Bombardier’s CRJ1000 program now appears unlikely to receive Canadian and EASA certification before the second half of this year–a delay of at least another three months–after a second software “glitch” grounded all test flying in September, Bombardier Aerospace COO Guy Hachey said last month during the company’s third-quarter earnings call.
European Regions Airline Association
Bombardier’s CRJ1000 program now appears unlikely to receive Canadian and EASA certification before the second half of next year–a delay of at least another three months–after a second software “glitch” grounded all test flying in September, Bombardier Aerospace COO Guy Hachey said today during the company’s third-quarter earnings call.
The European Aviation Safety Agency (EASA) has certified Embraer as a Part 147 maintenance training organization. The approval covers the four E-Jets of the Embraer 170/190 series (170, 175, 190 and 195). KLM Royal Dutch Airlines’ regional subsidiary KLM Cityhopper, the first customer for Embraer’s training, began the program last month at its headquarters at Schiphol International Airport in Amsterdam.
This week here in Dubai, Fokker Services (Stand E556) is set to launch plans to stretch the service lives of short- to medium-range regional aircraft. The company, part of the Fokker Aircraft Group that is owned by Stork Aerospace, supports a global fleet of some 700 operational Fokker turboprop and jet airliners.
Avions de Transport Regional (ATR) is a little over a year away from completing certification of the new -600 version of its ATR 72 twin turboprop, with the smaller ATR 42-600 due to follow just a few months later in early 2011. Despite the slow sales environment in the air transport sector, the European airframer has been able to log 54 orders for the 70-seat ATR 72 and seven for the 50-seat ATR 42 from eight customers in seven countries.
Franco-Italian regional aircraft maker ATR last month presented to the public the ATR 72-600 during a ceremony in Toulouse, France, where it also confirmed progress on its work with engine makers on a 90- to 100-seat turboprop. Despite the cancellation of orders for 22 aircraft this year, ATR maintains a three-year delivery backlog. The -600 series has drawn orders for fifty-four 72s and five 42s by seven customers.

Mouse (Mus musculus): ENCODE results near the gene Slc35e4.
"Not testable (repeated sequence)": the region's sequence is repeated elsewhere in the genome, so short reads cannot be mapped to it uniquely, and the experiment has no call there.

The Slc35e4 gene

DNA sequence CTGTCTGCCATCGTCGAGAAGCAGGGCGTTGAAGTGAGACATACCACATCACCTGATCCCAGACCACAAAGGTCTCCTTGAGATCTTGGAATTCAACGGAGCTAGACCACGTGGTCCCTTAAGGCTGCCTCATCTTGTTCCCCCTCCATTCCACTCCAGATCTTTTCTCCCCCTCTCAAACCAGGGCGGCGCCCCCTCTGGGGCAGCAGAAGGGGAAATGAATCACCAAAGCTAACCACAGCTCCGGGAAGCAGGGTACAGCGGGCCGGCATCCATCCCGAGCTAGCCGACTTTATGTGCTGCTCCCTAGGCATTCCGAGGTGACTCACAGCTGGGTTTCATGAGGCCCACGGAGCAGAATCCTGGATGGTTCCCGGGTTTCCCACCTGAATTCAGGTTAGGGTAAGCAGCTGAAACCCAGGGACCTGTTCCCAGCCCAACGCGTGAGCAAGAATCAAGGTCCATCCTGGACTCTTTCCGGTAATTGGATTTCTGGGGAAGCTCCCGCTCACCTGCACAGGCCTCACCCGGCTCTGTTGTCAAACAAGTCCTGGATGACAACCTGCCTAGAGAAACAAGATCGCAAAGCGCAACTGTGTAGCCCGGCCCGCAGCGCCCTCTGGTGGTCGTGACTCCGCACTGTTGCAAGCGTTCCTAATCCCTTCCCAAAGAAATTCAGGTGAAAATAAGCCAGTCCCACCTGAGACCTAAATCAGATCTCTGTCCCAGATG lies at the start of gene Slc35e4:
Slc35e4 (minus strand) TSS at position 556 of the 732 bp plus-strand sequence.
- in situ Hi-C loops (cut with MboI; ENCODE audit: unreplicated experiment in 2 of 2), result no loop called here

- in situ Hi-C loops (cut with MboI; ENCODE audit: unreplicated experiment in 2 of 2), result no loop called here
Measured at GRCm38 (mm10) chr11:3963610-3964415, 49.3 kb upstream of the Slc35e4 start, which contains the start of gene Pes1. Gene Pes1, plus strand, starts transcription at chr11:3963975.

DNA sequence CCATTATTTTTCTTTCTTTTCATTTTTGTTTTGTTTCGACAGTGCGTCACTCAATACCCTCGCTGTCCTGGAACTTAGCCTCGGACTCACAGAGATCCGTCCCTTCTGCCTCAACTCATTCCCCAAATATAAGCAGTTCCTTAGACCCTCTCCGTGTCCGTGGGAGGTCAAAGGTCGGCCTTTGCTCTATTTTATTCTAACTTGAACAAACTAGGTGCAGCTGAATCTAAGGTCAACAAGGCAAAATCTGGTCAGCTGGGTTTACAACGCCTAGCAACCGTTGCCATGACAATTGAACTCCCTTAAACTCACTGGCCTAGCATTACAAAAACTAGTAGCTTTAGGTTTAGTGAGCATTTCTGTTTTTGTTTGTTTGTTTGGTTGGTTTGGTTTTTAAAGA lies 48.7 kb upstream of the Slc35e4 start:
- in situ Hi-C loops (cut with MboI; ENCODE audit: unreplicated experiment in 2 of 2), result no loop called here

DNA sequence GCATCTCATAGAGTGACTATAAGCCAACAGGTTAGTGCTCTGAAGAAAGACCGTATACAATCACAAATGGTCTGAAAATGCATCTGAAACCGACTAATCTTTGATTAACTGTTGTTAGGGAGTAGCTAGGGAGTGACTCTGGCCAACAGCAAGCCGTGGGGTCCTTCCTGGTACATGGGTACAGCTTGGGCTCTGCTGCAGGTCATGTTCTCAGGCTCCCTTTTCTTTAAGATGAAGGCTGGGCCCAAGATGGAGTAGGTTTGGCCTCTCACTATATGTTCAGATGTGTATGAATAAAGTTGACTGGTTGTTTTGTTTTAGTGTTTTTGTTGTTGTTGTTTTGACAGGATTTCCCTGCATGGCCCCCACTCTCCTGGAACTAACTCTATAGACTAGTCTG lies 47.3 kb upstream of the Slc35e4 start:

Embraer delivered British Airways’ first 76-seat Embraer E170 on September 3, marking the start of a schedule that calls for delivery at a rate of roughly one airplane a month. Assigned to its CityFlyer regional subsidiary, BA’s orders encompass six E170s and five 98-seat E190s, the first of which it plans to take “early next year.” BA planned to launch E170 operations on September 28 from London City Airport to Edinburgh, Scotland.
Bombardier has moved the certification target for its 100-seat CRJ1000 to the first quarter of the company’s next fiscal year, starting February 1, from this year’s fiscal fourth quarter, after a software glitch recently forced the company to reassess its schedules.
Switzerland’s regional scheduled airlines seem relatively well prepared to face a passenger slump expected to last through next year. After a frantic build-up period in the early years of the current decade, followed by a shakeout, the four majors appear entrenched in their respective markets.
Swiss regional airline Baboo is consolidating activities following a hectic 18 months in which the carrier appointed new management, adopted a new brand and introduced jet equipment while accommodating volatile fuel prices and the recession. As such, it provides an example of the flexibility a nimble-footed small airline can bring to the marketplace.